Controversial Assembly Speaker : Willie Brown: He Has the Power, Plans to Keep It

Times Staff Writer

More than five years after artfully maneuvering into power in the midst of a bitter struggle between two Democratic colleagues, Assembly Speaker Willie Brown claims to have mastered the art of the impossible.

Bucking a conservative trend among California voters and frequent controversy generated by his own political style, Brown has survived a voter mandate to slash the Speaker’s powers, quelled much of the vocal opposition to his leadership in the Assembly and emerged with his Democratic majority solidly in place. Today, he seems to be firmly entrenched in his volatile and powerful post and has no plans to give it up.

“When people talk about the end for me, they are talking about 20 years from now,” Brown said during a recent Los Angeles fund-raising dinner.

Expanding on that prediction during an interview in his San Francisco law office, Brown boasted: “My future plans are to be Speaker, and that’s unlimited. . . . I’ve always proven to be the impossible and to do the impossible and this will be no different.”

Already Brown has outlasted every Speaker except Jesse Unruh, California’s anointed Big Daddy of politics who managed to hold the speakership reins for seven years. That is a record that friends say Brown is intent on breaking.


It will be no easy task, however. Democratic voter registration has been on a six-year slide, and now a number of Brown’s most loyal supporters and potent fund-raisers in the Assembly either are retiring or running for another office. There is also an unsettling investigation into connections between some of Brown’s top lieutenants and convicted political corruption figure W. Patrick Moriarty.

If none of that has shaken his confidence--and he insists that it has not--Brown these days is being called on to defend his speakership against an unflattering picture painted by critics, some of whom say his controversial image is hurting the Democratic Party.

Although widely respected for his political skills, some colleagues contend behind the scenes that Brown mostly acts as a “groundskeeper,” focusing on holding his Democratic majority together while not risking erosion of his power by taking strong stands on policy issues that are divisive within his caucus.

Set Fund-Raising Pace

Many also blame him in part for the Legislature’s ceaseless emphasis on campaign fund-raising. Even while portraying himself as the Assembly’s strongest advocate of campaign reform, Brown has set the pace with extravagant fund-raisers, taking in millions of dollars from lobbyists and firms with important matters pending before the Legislature.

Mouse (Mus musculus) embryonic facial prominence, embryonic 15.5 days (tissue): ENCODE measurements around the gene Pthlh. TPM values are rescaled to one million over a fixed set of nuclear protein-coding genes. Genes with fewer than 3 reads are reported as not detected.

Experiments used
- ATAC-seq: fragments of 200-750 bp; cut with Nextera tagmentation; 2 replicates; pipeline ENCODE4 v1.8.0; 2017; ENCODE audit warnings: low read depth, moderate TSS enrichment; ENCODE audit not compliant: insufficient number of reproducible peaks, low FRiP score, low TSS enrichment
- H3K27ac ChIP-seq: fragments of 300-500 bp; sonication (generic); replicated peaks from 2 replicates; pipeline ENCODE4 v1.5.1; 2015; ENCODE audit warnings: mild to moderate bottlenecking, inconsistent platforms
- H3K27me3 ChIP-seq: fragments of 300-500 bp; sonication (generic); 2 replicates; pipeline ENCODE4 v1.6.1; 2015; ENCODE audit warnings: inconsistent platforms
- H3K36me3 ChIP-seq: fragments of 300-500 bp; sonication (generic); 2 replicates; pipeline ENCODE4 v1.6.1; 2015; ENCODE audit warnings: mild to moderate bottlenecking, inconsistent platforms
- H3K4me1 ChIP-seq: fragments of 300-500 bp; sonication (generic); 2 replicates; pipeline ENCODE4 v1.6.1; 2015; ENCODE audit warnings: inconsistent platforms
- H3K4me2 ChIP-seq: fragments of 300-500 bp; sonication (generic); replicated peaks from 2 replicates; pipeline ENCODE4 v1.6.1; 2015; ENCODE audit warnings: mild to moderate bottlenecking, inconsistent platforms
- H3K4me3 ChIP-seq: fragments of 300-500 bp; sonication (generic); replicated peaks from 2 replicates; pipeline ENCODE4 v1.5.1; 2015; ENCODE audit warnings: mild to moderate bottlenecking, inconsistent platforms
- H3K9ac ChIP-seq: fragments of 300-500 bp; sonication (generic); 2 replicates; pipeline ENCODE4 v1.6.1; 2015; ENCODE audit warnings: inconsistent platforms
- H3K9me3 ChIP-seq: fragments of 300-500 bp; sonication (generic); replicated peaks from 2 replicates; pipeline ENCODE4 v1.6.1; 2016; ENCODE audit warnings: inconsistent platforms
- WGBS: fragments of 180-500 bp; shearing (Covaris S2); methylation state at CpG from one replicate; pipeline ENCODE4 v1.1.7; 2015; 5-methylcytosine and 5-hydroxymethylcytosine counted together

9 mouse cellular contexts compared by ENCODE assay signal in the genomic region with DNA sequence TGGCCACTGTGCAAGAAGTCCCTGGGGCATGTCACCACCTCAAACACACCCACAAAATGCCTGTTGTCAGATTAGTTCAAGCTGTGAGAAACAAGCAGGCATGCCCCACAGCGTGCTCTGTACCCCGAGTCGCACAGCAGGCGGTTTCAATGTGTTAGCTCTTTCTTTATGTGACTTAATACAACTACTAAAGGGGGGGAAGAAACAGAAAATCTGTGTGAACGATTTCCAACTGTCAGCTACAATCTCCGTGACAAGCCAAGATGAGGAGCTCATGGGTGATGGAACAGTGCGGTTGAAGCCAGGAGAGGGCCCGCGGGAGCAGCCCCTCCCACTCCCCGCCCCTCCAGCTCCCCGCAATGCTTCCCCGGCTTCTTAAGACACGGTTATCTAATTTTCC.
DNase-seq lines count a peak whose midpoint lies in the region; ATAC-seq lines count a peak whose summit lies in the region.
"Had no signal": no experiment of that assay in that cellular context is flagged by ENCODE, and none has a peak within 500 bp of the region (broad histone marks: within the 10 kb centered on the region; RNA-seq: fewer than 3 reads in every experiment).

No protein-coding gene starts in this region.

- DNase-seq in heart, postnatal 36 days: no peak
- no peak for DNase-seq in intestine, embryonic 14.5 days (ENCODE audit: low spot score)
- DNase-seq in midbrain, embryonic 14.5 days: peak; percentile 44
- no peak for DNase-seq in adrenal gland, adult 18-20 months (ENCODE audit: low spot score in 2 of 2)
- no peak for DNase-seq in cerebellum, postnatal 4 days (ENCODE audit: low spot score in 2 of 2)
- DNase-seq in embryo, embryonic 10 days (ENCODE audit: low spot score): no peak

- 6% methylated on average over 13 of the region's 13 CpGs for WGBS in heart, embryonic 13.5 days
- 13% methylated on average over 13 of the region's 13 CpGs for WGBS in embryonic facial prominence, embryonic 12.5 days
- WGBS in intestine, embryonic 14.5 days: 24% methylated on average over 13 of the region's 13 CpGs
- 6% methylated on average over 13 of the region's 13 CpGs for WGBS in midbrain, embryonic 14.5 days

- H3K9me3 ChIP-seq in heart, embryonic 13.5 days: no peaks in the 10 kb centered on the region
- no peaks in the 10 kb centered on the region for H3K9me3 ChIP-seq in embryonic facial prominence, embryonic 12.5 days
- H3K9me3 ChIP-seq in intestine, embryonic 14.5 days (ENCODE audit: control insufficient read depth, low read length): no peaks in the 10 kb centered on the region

It is not a new practice, nor is it strictly the domain of Assembly Democrats. Republican Gov. George Deukmejian with his $7.2 million in contributions for his reelection effort--much of it raised from big business and those who have dealings with the state--easily holds the record as California’s most potent fund-raiser.

But Brown, using a system of money transfers that has drawn strong criticism from Republicans, has become, in effect, the state’s largest political donor. In the last general election, he raised $4.2 million--much of it from powerful special interests--dispensing it to Democratic colleagues in tough races. That is more than three times the amount raised by his immediate predecessor, Leo McCarthy, in his last year as Speaker.

Some lawmakers report they now spend 50% to 70% of their time raising money during election years.

Said one veteran lobbyist: “I’ve had legislators talking (to me) in front of their staffs, saying, ‘Why haven’t you been around here to help me?’ They’re very open about (the money). . . . This whole thing didn’t start with Willie, but he is so smart that he knows how to play it better than anyone.”

Brown remains defiant to criticism about his leadership style, insisting that to force his ideology on his colleagues “would do irreparable damage to the institution and certainly to the speakership.”

‘My Greatest Regret’

But in discussing fund-raising excesses, Brown was contrite, confessing that the damage to the Legislature and his own image caused by the present system of financing legislative campaigns “is my greatest regret.”

“I think there is an unsavory appearance,” he said. “It gives the institution a black eye, and I want to remove it.”

Nonetheless, Brown complained that while Deukmejian raises far more than he does from many of the same special-interest groups, “no one ever suggests that (the governor) signed a bill because of some campaign contribution.”